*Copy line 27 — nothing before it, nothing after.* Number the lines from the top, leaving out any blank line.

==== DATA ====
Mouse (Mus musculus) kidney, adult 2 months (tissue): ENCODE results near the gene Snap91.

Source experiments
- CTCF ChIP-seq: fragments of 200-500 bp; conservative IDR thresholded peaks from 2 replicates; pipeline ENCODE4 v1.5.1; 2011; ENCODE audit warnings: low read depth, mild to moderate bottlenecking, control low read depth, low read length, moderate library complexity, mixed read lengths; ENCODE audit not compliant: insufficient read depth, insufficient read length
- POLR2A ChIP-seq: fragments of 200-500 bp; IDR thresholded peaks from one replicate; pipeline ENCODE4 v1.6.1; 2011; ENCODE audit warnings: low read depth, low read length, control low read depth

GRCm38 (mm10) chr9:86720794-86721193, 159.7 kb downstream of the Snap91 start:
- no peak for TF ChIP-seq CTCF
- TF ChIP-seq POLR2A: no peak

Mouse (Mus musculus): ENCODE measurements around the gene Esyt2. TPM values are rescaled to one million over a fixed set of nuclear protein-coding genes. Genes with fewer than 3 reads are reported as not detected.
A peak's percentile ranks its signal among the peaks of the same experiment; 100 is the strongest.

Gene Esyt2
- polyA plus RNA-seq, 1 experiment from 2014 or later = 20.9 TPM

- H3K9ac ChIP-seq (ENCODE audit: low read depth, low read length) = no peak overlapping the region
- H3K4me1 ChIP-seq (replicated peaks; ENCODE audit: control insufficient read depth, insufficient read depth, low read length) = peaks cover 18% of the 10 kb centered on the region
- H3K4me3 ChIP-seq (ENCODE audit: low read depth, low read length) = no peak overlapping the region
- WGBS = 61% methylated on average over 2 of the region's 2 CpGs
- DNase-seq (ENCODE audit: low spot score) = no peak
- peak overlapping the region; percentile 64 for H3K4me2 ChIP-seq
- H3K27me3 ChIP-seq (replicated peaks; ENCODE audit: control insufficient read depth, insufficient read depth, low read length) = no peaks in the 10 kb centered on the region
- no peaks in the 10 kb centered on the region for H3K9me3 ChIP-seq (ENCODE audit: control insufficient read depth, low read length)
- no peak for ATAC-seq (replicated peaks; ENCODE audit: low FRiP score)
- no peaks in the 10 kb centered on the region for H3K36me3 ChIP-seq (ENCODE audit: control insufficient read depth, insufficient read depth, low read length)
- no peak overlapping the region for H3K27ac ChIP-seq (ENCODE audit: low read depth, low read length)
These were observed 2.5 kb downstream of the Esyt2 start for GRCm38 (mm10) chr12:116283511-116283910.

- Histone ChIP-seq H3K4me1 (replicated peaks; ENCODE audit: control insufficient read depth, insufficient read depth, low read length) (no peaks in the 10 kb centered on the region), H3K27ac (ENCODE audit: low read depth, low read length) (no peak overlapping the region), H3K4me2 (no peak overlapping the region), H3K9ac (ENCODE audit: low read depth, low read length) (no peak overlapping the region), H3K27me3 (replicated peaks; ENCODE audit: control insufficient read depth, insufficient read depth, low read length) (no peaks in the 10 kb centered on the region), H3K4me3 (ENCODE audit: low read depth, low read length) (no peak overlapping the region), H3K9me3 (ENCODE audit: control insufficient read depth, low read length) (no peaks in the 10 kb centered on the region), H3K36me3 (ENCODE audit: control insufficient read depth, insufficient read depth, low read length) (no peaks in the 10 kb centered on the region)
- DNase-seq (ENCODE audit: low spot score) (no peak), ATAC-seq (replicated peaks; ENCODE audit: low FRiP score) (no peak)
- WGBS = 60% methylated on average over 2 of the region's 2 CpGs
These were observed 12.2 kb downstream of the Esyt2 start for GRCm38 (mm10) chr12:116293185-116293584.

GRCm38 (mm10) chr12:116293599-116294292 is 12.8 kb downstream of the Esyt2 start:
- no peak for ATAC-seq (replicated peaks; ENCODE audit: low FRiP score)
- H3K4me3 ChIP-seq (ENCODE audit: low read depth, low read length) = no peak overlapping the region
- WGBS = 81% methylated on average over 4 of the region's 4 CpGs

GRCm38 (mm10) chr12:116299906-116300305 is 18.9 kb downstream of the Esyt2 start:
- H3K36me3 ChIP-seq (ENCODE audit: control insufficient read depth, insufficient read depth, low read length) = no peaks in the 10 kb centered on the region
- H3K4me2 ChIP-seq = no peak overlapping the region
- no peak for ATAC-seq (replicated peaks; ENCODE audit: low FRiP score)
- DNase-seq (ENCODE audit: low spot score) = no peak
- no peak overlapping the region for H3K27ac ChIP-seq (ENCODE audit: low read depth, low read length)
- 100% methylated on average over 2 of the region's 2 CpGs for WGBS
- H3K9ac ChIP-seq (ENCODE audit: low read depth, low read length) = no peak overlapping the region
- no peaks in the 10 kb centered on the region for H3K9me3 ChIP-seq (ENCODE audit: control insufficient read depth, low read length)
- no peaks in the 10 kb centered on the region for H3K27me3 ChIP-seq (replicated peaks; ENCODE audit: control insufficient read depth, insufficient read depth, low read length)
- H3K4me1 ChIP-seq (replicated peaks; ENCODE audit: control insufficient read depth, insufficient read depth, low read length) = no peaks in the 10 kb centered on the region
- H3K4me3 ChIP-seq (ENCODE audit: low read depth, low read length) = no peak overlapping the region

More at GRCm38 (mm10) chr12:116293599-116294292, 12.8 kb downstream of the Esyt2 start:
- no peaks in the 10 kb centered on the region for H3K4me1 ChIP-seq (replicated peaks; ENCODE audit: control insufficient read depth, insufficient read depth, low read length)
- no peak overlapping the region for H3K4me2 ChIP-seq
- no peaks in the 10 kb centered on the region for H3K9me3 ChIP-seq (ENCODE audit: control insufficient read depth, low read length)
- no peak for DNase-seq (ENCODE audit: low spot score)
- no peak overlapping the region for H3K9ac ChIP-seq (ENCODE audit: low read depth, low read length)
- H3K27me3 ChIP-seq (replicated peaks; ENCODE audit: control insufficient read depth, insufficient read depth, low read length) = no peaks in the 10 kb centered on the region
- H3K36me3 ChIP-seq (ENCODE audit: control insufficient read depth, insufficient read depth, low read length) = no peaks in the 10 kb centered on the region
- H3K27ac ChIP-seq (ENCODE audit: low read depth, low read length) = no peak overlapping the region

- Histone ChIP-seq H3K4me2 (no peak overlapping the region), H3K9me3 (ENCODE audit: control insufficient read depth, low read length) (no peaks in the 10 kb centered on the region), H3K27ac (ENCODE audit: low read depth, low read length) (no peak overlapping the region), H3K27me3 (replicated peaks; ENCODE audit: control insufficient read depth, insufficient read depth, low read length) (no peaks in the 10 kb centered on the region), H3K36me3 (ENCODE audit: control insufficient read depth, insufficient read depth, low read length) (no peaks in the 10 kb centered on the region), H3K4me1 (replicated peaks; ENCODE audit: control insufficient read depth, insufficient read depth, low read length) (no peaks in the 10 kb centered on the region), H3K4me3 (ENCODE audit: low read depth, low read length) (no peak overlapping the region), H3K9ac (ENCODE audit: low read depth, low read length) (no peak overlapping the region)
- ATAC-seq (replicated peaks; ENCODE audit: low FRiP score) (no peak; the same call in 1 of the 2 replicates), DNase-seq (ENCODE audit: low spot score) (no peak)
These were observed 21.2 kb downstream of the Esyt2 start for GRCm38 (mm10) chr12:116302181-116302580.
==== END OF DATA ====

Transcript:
These were observed 12.2 kb downstream of the Esyt2 start for GRCm38 (mm10) chr12:116293185-116293584.